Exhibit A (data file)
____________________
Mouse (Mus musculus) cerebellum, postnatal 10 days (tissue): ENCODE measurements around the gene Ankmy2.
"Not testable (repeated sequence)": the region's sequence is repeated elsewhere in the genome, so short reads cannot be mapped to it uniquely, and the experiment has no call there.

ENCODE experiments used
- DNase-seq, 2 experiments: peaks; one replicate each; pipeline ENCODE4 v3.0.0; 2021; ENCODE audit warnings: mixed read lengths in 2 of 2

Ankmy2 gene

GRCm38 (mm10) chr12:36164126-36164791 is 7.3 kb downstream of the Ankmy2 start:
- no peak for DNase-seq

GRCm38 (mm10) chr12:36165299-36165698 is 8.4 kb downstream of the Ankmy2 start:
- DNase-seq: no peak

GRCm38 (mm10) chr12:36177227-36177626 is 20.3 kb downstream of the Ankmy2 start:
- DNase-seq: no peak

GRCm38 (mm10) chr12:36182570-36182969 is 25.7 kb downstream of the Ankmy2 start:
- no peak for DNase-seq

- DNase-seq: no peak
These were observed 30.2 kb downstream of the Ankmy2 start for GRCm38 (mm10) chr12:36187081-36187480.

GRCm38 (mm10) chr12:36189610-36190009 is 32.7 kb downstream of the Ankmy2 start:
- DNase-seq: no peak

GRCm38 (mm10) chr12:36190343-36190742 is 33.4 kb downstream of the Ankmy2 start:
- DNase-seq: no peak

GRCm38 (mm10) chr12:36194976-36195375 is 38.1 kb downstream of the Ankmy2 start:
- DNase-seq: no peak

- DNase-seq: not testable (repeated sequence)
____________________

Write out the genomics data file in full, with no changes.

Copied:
Mouse (Mus musculus) cerebellum, postnatal 10 days (tissue): ENCODE measurements around the gene Ankmy2.
"Not testable (repeated sequence)": the region's sequence is repeated elsewhere in the genome, so short reads cannot be mapped to it uniquely, and the experiment has no call there.

ENCODE experiments used
- DNase-seq, 2 experiments: peaks; one replicate each; pipeline ENCODE4 v3.0.0; 2021; ENCODE audit warnings: mixed read lengths in 2 of 2

Ankmy2 gene

GRCm38 (mm10) chr12:36164126-36164791 is 7.3 kb downstream of the Ankmy2 start:
- no peak for DNase-seq

GRCm38 (mm10) chr12:36165299-36165698 is 8.4 kb downstream of the Ankmy2 start:
- DNase-seq: no peak

GRCm38 (mm10) chr12:36177227-36177626 is 20.3 kb downstream of the Ankmy2 start:
- DNase-seq: no peak

GRCm38 (mm10) chr12:36182570-36182969 is 25.7 kb downstream of the Ankmy2 start:
- no peak for DNase-seq

- DNase-seq: no peak
These were observed 30.2 kb downstream of the Ankmy2 start for GRCm38 (mm10) chr12:36187081-36187480.

GRCm38 (mm10) chr12:36189610-36190009 is 32.7 kb downstream of the Ankmy2 start:
- DNase-seq: no peak

GRCm38 (mm10) chr12:36190343-36190742 is 33.4 kb downstream of the Ankmy2 start:
- DNase-seq: no peak

GRCm38 (mm10) chr12:36194976-36195375 is 38.1 kb downstream of the Ankmy2 start:
- DNase-seq: no peak

- DNase-seq: not testable (repeated sequence)